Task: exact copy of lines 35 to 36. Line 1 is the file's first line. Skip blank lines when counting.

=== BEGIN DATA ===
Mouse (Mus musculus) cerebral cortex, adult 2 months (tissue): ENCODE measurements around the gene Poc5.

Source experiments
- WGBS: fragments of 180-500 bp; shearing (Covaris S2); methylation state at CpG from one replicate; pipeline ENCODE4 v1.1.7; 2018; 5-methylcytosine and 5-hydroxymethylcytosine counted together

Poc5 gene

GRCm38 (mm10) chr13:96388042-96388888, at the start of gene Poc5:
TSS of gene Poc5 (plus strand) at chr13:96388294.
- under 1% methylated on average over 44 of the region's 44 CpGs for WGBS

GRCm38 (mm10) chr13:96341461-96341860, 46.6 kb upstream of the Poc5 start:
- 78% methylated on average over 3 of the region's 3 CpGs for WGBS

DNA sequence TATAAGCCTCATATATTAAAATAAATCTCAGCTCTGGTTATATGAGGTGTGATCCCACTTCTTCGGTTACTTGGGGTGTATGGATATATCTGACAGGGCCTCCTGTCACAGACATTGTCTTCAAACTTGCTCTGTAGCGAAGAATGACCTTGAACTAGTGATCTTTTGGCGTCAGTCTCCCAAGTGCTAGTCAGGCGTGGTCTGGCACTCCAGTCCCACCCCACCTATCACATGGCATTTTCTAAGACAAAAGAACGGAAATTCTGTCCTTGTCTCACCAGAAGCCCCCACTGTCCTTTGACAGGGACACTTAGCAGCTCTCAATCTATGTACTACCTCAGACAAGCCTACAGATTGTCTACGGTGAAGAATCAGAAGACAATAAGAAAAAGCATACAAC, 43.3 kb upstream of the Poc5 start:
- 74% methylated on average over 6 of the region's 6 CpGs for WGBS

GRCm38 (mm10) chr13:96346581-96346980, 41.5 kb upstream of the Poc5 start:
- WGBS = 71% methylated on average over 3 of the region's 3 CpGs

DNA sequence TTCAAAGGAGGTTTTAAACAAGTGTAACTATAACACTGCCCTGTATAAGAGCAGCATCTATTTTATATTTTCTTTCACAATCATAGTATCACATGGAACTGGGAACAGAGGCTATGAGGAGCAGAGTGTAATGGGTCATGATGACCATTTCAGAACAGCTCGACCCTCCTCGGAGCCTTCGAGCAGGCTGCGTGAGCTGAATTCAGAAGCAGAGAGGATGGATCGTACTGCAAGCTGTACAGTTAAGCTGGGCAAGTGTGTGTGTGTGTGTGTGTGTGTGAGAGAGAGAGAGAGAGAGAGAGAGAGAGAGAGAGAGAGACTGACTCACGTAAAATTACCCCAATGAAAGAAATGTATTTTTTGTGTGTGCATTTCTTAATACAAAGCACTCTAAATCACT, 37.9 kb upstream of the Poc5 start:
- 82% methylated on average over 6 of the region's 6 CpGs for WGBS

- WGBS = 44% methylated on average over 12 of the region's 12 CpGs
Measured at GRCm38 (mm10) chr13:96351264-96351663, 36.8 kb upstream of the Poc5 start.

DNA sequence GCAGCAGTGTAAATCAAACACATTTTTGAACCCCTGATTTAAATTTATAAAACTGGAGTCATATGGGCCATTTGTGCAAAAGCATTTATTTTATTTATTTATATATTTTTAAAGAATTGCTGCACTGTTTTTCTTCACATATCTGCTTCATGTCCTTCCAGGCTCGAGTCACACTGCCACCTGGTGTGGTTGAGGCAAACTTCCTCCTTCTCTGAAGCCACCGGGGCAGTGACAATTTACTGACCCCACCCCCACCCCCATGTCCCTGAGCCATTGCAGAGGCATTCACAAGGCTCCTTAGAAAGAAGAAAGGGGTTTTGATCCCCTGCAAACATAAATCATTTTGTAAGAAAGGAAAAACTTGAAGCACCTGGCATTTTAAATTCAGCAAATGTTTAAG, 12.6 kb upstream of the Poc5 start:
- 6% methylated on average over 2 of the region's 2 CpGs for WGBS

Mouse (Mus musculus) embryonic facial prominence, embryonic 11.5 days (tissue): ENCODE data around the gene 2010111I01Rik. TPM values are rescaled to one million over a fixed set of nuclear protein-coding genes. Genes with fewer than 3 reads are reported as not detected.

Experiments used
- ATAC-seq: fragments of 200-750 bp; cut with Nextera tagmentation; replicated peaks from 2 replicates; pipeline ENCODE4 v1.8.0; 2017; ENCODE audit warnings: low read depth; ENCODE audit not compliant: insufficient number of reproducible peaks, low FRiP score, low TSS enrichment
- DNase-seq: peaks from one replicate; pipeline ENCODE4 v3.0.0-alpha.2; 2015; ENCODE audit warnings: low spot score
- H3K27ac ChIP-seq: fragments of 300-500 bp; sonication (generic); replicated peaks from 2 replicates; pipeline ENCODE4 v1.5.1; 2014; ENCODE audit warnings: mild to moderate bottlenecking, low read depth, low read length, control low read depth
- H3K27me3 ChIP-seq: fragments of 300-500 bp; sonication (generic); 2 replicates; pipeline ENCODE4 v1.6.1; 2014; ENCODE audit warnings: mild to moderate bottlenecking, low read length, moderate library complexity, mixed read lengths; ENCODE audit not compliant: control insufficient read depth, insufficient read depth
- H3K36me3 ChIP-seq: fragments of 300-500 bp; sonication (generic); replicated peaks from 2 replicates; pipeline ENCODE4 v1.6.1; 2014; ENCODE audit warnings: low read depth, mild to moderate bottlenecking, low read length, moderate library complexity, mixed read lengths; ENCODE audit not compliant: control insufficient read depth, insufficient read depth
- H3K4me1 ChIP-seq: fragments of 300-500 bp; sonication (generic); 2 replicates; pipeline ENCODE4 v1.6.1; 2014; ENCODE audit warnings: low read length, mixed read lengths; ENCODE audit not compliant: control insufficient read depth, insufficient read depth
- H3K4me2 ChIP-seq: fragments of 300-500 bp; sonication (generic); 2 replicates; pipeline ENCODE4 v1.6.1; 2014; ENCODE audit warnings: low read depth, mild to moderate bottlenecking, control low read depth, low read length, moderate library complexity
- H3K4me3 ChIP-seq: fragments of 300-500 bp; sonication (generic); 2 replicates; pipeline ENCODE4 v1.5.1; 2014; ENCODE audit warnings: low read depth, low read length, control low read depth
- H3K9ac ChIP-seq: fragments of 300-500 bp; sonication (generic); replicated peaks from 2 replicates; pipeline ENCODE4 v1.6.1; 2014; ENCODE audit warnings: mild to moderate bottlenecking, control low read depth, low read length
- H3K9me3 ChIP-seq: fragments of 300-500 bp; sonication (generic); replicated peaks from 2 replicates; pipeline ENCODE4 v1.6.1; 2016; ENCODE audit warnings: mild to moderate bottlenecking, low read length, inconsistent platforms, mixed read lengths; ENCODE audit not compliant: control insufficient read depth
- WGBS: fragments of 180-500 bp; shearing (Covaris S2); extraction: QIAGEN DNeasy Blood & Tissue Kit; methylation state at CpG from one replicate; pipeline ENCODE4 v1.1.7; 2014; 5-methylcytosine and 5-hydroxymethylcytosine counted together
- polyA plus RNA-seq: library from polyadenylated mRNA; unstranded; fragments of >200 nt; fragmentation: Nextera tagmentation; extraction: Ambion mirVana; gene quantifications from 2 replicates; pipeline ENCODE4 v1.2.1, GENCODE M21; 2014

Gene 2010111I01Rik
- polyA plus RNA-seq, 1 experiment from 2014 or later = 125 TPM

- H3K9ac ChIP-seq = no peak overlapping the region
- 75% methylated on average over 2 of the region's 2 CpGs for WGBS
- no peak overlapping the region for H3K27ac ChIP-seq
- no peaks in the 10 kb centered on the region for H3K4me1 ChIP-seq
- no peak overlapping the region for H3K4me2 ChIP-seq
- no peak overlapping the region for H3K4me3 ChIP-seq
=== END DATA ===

- polyA plus RNA-seq, 1 experiment from 2014 or later = 125 TPM

- H3K9ac ChIP-seq = no peak overlapping the region